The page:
by Amanda Winograd
As a new teacher, every day in the classroom feels like a success and a failure. This student asked an insightful question! Another student is snoring, quite loudly. How do you react to that? The idea of being able to engage students and improvise in front of an audience is a lot. At the Lilly Conference this year, I had the opportunity to learn from educators who make teaching look easy, and I came away with a score of techniques to add to my teaching toolbox.
I have yet to encounter a classroom of students who would make me question my chosen career as a librarian as well as my sanity. However, I feel equipped to handle whatever might come my way after attending a workshop at the Lilly Conference that focused on classroom management techniques. Pete Watkins, faculty member from Temple University, led a thoughtful workshop on practicing classroom management techniques that are simple but effective.
Professor Watkins shared a set of of progressive actions you can take to alert students to stop disruptive behavior and pay attention. The first step is proximity control, which brings professors away from the pulpit and physically nearer to the students’ space. Pausing next to a disruptive student can have the magical effect of reinforcing your presence and the dynamic between you and the students. You are there to teach, and the students are reminded of the expectation that this requires their attention.
If students ignores the signal from proximity control and continue being disruptive, a nonverbal cue such as a casual hand gesture to stop is a good next step. It alerts the students that you are telling them to change their behavior without calling excessive attention to the situation. A short but assertive verbal cue directed to the disruptive party comes next.
If all else fails, a deliberate interaction with the students may be necessary. The beauty of the Lilly Conference is that you have access to a wealth of knowledge from educators of all levels of experience, and they had their own suggestions for how to handle this scenario. Some pointed out that if the disruption needs to be addressed immediately, it’s appropriate to release the class for a break in order to talk to the disruptive students.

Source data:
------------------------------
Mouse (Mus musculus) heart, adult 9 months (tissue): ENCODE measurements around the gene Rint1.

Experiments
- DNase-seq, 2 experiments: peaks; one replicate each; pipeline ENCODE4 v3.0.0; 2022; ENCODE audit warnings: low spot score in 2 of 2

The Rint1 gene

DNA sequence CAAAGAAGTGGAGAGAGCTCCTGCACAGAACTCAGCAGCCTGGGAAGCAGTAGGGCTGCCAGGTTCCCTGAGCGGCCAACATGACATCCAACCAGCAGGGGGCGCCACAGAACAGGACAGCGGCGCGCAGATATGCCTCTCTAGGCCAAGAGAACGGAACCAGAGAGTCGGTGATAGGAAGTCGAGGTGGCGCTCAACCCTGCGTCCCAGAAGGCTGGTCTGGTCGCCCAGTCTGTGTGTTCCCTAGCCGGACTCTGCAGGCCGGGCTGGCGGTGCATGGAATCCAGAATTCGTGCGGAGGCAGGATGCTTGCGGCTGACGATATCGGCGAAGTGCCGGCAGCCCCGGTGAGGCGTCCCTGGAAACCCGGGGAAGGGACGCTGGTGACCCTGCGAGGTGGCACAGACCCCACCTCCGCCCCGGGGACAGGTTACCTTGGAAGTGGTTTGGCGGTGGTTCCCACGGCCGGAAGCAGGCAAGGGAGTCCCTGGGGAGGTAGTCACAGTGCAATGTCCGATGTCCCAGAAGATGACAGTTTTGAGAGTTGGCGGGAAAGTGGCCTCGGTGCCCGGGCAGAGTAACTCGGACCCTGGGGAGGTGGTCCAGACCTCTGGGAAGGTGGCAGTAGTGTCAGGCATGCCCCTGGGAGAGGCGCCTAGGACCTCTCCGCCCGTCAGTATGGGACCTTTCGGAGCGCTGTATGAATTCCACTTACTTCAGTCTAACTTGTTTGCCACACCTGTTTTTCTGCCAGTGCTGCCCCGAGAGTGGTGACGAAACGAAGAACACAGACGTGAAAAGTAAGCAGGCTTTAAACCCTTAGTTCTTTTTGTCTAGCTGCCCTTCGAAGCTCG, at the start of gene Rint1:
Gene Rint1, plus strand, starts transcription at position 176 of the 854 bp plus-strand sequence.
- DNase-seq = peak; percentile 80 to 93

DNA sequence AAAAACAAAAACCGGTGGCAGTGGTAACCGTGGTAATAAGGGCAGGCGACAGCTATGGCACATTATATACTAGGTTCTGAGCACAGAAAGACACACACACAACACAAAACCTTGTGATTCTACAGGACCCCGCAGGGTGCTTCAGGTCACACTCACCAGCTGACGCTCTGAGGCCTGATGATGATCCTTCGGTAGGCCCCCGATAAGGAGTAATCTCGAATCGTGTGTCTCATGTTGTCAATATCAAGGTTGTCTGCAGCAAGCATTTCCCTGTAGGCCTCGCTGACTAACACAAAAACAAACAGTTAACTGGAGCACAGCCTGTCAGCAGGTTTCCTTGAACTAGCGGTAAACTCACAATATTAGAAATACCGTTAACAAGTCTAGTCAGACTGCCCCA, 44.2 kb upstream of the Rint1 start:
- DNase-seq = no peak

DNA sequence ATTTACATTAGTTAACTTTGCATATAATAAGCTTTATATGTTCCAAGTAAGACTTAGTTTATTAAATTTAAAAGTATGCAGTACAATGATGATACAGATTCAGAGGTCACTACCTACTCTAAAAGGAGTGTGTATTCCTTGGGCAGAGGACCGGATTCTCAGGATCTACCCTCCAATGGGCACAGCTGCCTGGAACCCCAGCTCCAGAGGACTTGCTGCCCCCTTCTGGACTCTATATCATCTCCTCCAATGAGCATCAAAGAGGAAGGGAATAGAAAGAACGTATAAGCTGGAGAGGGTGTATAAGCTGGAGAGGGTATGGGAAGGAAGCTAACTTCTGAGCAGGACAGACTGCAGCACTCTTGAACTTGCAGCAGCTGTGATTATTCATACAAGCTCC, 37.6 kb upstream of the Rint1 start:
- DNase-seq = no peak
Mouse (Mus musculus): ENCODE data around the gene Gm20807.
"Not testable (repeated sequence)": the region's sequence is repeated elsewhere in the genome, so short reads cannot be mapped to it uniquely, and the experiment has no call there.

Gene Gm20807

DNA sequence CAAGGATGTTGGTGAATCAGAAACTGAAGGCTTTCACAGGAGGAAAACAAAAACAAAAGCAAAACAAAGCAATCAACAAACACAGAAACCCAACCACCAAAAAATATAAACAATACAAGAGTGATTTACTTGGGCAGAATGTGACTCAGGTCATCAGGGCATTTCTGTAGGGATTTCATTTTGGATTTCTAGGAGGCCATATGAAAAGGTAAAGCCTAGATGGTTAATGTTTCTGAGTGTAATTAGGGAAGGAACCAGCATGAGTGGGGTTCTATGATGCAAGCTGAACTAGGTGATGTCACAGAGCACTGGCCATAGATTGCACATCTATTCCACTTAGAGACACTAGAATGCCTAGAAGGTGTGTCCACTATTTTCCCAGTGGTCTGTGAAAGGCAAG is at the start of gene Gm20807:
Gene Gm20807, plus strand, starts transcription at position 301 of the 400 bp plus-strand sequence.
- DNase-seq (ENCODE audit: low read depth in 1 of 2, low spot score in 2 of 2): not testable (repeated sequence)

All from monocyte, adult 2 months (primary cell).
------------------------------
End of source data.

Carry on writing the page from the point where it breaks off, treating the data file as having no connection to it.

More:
In another workshop, I learned quick assessment techniques that can be used to enforce strong classroom dynamics. These techniques allow you to check in with students to gauge their understanding of a topic or to keep them engaged by providing opportunities for them to participate in discussion. Craig McCarron and Teresa Partridge from the University of Incarnate Word demonstrated two programs that I am especially looking forward to trying. Poll Everywhere and Kahoot allow you to receive feedback with the use of a student’s electronic device. Both programs let you pose a question which students can respond to with results showing up immediately on your projected screen. The unintended benefit is that students who may otherwise have been using devices as distractions will be using them to stay engaged with the class.
Techniques like this are useful to me as a new educator, but they seem valuable for professors at any point in their careers. The rush of a semester seems to leave little time to focus on self-improvement, and it’s becoming apparent to me how important it is to have opportunities like the Lilly Conference to slow down and reflect on the art of teaching.